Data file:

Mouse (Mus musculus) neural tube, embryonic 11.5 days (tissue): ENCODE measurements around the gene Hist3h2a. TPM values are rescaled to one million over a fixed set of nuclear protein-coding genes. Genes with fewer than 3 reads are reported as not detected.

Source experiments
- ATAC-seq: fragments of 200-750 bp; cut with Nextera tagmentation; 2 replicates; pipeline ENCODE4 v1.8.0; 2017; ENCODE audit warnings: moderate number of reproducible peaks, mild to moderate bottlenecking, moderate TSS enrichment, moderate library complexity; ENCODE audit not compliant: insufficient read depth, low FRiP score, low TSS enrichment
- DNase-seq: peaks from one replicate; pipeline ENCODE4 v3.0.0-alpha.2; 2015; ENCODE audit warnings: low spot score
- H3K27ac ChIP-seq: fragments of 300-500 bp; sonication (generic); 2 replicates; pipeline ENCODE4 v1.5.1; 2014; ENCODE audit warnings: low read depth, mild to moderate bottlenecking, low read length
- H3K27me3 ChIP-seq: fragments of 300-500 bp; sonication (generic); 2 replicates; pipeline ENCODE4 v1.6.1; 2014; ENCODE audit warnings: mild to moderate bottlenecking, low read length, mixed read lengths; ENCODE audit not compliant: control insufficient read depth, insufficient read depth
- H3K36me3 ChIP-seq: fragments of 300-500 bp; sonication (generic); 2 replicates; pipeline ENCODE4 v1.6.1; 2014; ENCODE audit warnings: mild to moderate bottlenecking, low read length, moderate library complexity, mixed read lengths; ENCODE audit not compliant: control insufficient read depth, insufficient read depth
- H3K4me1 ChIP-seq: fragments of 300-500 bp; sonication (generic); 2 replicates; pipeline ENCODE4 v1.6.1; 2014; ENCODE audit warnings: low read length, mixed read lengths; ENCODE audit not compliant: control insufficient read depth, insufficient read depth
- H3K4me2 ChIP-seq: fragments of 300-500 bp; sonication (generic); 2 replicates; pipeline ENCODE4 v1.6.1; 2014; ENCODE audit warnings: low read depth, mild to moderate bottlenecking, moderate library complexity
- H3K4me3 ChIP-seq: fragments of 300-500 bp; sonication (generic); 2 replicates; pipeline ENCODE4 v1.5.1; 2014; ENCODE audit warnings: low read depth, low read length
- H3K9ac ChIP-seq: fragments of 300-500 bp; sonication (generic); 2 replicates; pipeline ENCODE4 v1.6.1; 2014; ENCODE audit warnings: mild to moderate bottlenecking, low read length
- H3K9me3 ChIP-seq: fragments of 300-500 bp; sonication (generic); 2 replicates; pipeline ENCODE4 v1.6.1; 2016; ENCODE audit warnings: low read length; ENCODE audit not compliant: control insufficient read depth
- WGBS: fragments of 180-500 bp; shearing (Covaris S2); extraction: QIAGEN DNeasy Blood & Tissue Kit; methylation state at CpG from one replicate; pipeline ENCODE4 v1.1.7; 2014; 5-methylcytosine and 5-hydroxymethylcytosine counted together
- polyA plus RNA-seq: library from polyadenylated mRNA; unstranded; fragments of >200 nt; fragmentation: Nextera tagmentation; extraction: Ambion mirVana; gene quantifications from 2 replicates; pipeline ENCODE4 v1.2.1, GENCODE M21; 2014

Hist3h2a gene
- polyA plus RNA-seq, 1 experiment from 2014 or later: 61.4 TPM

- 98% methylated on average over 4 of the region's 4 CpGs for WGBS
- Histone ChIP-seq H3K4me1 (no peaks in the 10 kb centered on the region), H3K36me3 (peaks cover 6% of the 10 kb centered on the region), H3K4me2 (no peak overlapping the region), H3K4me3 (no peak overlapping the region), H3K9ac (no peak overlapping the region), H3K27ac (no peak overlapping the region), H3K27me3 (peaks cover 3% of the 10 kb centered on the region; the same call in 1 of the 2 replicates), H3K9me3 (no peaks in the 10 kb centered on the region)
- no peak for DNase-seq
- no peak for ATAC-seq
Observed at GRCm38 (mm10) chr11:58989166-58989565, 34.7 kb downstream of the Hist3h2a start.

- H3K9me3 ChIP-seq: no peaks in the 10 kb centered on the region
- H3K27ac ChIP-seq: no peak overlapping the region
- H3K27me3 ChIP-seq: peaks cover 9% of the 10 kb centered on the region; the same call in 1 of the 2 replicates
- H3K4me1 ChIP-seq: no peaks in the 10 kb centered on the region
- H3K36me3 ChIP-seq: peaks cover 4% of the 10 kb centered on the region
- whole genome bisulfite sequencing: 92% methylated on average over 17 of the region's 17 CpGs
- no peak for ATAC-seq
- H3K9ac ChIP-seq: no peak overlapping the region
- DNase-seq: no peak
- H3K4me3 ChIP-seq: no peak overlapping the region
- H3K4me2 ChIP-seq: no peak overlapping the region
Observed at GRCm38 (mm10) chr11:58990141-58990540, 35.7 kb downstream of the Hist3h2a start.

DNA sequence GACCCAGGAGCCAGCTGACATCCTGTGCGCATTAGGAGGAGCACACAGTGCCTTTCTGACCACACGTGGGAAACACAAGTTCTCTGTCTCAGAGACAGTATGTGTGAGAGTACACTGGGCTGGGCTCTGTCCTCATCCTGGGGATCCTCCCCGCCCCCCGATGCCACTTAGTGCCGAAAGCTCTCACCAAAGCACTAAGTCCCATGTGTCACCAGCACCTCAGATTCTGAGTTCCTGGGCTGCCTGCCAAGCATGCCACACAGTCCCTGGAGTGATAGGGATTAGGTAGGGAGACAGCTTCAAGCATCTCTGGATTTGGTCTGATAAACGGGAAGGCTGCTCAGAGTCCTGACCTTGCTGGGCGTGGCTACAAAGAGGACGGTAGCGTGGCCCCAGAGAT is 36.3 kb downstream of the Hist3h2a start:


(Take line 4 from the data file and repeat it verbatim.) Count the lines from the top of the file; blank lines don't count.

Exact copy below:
- DNase-seq: peaks from one replicate; pipeline ENCODE4 v3.0.0-alpha.2; 2015; ENCODE audit warnings: low spot score